When I was a little girl, people constantly told me how pretty I was. That sounds bad, but whatever. My parents told me every single day that I was the most beautiful little girl in the world. Not that it wasn’t appreciated, but…frankly, it wasn’t true. And I think, down the road, it set me up for some serious self-image issues. As a child, what you’re complimented on tends to become what you value. I got older, and I learned I wasn’t the prettiest girl in the world. There were girls who were prettier than I was, and they were everywhere. That, as shallow, vain, and awful as it sounds, was very hard for me to deal with. If I couldn’t even win at this one thing that I was always told I was the best at, then what was I left with? Who was I, if not “the pretty one”?
It’s not like my parents didn’t compliment me in other areas. They told me that I was funny, and that I was smart. But I was smart and beautiful. I was funny and cute. My aesthetics were always a descriptor. I appreciated it, of course. Every girl wants to feel like she’s pretty. And my parents really did, in their delusions, think I was prettier than every other girl. But sometimes, I wonder if maybe this isn’t a realistic thing to tell our children.
One father debunked everything we’re ever been told about beauty in a, well, beautiful letter to his daughter. The letter is featured on Viralnova. It will make you cry. Read it below.
Dear Little One,
As I write this, I’m sitting in the makeup aisle of our local Target store. A friend recently texted me from a different makeup aisle and told me it felt like one of the most oppressive places in the world. I wanted to find out what he meant.
And now that I’m sitting here, I’m beginning to agree with him. Words have power, and the words on display in this aisle have a deep power. Words and phrases like:
Instant age rewind,
Choose your dream,
Nearly naked, and
When you have a daughter you start to realize she’s just as strong as everyone else in the house—a force to be reckoned with, a soul on fire with the same life and gifts and passions as any man. But sitting in this store aisle, you also begin to realize most people won’t see her that way. They’ll see her as a pretty face and a body to enjoy. And they’ll tell her she has to look a certain way to have any worth or influence.
But words do have power and maybe, just maybe, the words of a father can begin to compete with the words of the world. Maybe a father’s words can deliver his daughter through this gauntlet of institutionalized shame and into a deep, unshakeable sense of her own worthiness and beauty.
A father’s words aren’t different words, but they are words with a radically different meaning:
Brilliant strength. May your strength be not in your fingernails but in your heart. May you discern in your center who you are, and then may you fearfully but tenaciously live it out in the world.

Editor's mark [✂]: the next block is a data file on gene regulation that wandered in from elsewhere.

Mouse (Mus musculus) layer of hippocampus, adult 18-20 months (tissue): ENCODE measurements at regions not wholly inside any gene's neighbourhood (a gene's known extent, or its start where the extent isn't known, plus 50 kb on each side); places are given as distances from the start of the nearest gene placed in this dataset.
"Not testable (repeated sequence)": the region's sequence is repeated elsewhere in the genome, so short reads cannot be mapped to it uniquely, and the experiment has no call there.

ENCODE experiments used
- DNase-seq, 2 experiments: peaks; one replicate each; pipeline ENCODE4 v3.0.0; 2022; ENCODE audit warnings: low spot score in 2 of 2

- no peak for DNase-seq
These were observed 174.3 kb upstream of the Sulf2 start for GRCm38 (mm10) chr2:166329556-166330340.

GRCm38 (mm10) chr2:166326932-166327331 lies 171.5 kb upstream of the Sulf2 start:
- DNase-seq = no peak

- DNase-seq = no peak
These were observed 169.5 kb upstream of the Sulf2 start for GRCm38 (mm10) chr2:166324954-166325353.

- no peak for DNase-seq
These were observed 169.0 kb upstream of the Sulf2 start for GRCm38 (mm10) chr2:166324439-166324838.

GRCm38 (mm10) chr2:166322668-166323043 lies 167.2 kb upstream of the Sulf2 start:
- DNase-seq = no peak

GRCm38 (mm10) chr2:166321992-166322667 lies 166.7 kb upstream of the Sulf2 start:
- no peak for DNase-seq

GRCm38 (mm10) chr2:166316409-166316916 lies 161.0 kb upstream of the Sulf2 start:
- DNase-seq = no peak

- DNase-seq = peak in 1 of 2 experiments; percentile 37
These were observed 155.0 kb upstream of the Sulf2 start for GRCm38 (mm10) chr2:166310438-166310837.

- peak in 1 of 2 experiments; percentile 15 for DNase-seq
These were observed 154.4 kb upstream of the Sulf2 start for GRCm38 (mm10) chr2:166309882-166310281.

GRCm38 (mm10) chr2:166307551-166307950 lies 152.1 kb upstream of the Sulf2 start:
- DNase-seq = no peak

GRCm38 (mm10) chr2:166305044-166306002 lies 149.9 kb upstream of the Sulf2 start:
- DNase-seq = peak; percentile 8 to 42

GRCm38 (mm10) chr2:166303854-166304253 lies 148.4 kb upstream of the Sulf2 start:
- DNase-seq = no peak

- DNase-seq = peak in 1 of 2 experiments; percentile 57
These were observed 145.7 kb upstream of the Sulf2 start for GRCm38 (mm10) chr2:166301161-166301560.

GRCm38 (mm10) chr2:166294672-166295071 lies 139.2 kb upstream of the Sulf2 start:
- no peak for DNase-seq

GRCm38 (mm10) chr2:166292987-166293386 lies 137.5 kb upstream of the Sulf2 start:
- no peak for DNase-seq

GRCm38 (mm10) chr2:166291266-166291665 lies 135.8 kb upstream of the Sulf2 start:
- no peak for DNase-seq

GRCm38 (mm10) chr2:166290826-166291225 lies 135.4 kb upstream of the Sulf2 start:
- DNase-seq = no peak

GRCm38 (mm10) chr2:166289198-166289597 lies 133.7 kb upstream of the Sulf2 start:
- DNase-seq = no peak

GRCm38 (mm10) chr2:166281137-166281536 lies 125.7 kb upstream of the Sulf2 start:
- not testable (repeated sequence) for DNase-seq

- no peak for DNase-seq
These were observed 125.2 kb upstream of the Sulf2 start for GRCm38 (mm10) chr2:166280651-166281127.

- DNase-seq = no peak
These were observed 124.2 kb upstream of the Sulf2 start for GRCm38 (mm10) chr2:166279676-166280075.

Choose your dream. But not from a department store shelf. Find the still-quiet place within you. A real dream has been planted there. Discover what you want to do in the world. And when you have chosen, may you faithfully pursue it, with integrity and with hope.
Naked. The world wants you to take your clothes off. Please keep them on. But take your gloves off. Pull no punches. Say what is in your heart. Be vulnerable. Embrace risk. Love a world that barely knows what it means to love itself. Do so nakedly. Openly. With abandon.
Infallible. May you be constantly, infallibly aware that infallibility doesn’t exist. It’s an illusion created by people interested in your wallet. If you choose to seek perfection, may it be in an infallible grace—for yourself, and for everyone around you.
Age defying. Your skin will wrinkle and your youth will fade, but your soul is ageless. It will always know how to play and how to enjoy and how to revel in this one-chance life. May you always defiantly resist the aging of your spirit.
Flawless finish. Your finish has nothing to do with how your face looks today and everything to do with how your life looks on your last day. May your years be a preparation for that day. May you be aged by grace, may you grow in wisdom, and may your love become big enough to embrace all people. May your flawless finish be a peaceful embrace of the end and the unknown that follows, and may it thus be a gift to everyone who cherishes you.
Little One, you love everything pink and frilly and I will surely understand if someday makeup is important to you. But I pray three words will remain more important to you—the last three words you say every night, when I ask the question: “Where are you the most beautiful?” Three words so bright no concealer can cover them.
Where are you the most beautiful?
On the inside.
From my heart to yours,